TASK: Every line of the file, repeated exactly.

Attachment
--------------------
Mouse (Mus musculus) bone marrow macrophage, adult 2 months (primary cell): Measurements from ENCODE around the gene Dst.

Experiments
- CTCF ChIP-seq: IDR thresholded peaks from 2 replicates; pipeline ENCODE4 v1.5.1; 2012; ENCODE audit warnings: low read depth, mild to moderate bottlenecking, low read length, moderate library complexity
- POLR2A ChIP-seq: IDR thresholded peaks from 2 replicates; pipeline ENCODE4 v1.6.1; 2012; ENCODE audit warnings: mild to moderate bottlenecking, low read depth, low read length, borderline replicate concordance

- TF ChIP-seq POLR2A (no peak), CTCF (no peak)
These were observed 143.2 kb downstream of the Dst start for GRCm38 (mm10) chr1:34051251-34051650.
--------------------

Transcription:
Mouse (Mus musculus) bone marrow macrophage, adult 2 months (primary cell): Measurements from ENCODE around the gene Dst.

Experiments
- CTCF ChIP-seq: IDR thresholded peaks from 2 replicates; pipeline ENCODE4 v1.5.1; 2012; ENCODE audit warnings: low read depth, mild to moderate bottlenecking, low read length, moderate library complexity
- POLR2A ChIP-seq: IDR thresholded peaks from 2 replicates; pipeline ENCODE4 v1.6.1; 2012; ENCODE audit warnings: mild to moderate bottlenecking, low read depth, low read length, borderline replicate concordance

- TF ChIP-seq POLR2A (no peak), CTCF (no peak)
These were observed 143.2 kb downstream of the Dst start for GRCm38 (mm10) chr1:34051251-34051650.